A carbon market for India

Key to the success of such a market mechanism will be four Ds—democratisation, decentralisation, demand generation, and data quality

A carbon market for India
Greater inclusion and better regional distribution of mitigation action can be facilitated by locating projects in geographically dispersed sectors.

By Rita Roy Choudhury & Mukund Rajan

In the context of the Net Zero Carbon targets announced by countries (2070 for India) and corporates, carbon markets can be an important catalyst for the collective and individual action required to achieve the ambitious goals defined at the 26th Conference of Parties (COP26) to the United Nations Framework Convention on Climate Change in Glasgow last year. Further detailed discussions are expected at COP27 in Sharm-El-Sheikh in Egypt in November this year, around enabling market mechanisms under Article 6 of the Paris Climate Treaty, and financing for mitigation, adaptation, and resilience.

Private sector climate action can acquire momentum from robust market mechanisms that embrace scale, incentives, partnerships, and innovation. We believe a key role will be played by carbon markets in the drive for decarbonisation, incentivising emission reductions in the short-term and Net Zero transitions in the long-term. Already, according to the International Climate Action Partnership’s (ICAP) Status Report 2022 on Emissions Trading Worldwide, jurisdictions making up 55% of global GDP are using emissions trading, 17% of global greenhouse gas emissions are covered by an emission trading system (ETS), and eight countries, 19 provinces and states, one supranational (the EU), and six cities are implementing carbon markets.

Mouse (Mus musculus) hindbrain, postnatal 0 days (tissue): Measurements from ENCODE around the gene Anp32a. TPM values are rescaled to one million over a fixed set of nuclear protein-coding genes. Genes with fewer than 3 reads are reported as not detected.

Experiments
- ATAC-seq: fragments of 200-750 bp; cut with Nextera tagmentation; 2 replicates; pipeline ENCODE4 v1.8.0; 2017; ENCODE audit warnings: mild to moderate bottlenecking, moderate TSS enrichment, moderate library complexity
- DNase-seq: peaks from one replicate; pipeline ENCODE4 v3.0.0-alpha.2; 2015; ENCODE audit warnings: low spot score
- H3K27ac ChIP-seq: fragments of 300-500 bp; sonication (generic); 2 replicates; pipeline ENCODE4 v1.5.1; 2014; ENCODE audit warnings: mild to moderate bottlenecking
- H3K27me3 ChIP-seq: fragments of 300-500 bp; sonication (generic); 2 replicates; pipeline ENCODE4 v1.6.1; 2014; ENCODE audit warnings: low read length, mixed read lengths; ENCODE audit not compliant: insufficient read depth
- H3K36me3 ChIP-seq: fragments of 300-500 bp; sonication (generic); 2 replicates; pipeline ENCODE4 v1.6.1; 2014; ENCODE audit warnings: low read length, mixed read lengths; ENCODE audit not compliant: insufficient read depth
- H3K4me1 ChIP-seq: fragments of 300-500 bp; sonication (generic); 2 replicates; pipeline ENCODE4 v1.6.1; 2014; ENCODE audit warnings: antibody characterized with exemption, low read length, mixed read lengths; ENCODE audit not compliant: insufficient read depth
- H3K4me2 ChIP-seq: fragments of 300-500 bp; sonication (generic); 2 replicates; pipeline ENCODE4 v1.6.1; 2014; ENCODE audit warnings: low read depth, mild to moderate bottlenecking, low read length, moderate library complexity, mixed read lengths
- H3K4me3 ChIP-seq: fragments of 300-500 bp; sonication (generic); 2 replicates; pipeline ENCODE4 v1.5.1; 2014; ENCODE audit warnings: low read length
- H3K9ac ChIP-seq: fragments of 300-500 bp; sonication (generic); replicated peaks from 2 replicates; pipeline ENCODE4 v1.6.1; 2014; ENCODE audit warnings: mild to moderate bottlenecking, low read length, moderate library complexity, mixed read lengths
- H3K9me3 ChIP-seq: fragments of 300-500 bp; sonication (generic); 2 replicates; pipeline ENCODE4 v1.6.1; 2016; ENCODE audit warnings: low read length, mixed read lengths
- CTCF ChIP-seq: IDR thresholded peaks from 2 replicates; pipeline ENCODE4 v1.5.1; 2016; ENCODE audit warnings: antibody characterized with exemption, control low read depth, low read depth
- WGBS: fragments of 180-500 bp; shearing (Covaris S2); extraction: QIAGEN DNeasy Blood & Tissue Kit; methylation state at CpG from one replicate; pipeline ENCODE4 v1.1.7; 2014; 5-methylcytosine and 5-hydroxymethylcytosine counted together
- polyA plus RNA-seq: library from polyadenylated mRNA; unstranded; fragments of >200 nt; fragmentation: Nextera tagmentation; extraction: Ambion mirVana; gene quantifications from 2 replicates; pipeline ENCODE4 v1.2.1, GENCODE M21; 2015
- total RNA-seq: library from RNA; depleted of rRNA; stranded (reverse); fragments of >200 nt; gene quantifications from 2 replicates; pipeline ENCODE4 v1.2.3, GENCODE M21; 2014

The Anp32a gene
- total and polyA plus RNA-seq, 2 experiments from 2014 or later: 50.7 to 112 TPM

Market mechanisms and the 4 Ds
India has had favourable experiences with market mechanisms. Over a decade earlier, the Clean Development Mechanism (CDM) under the Kyoto Protocol offered a primary carbon market for Indian participants, and later, the energy efficiency trading scheme Perform-Achieve-Trade and the Renewable Energy Certificate scheme have served as surrogate carbon markets. Lessons learnt from each of these can facilitate the creation of a robust national carbon market.

Key to the success of such a market mechanism will be four Ds—democratisation, decentralisation, demand generation, and data quality. While India is on the path to conceptualising a national carbon market, possibly in phases starting with a voluntary approach and moving to a compliance-based market, it would be important to integrate the four Ds in the framework.

Democratisation and decentralisation through the development of diverse mitigation outcomes that can be linked to a single carbon market can spur the deepening and widening of the carbon market in India. These can be catalysed through the widening of mitigation options, greater participation by MSMEs, and enhanced activity in geographically dispersed sectors, clusters, and regions.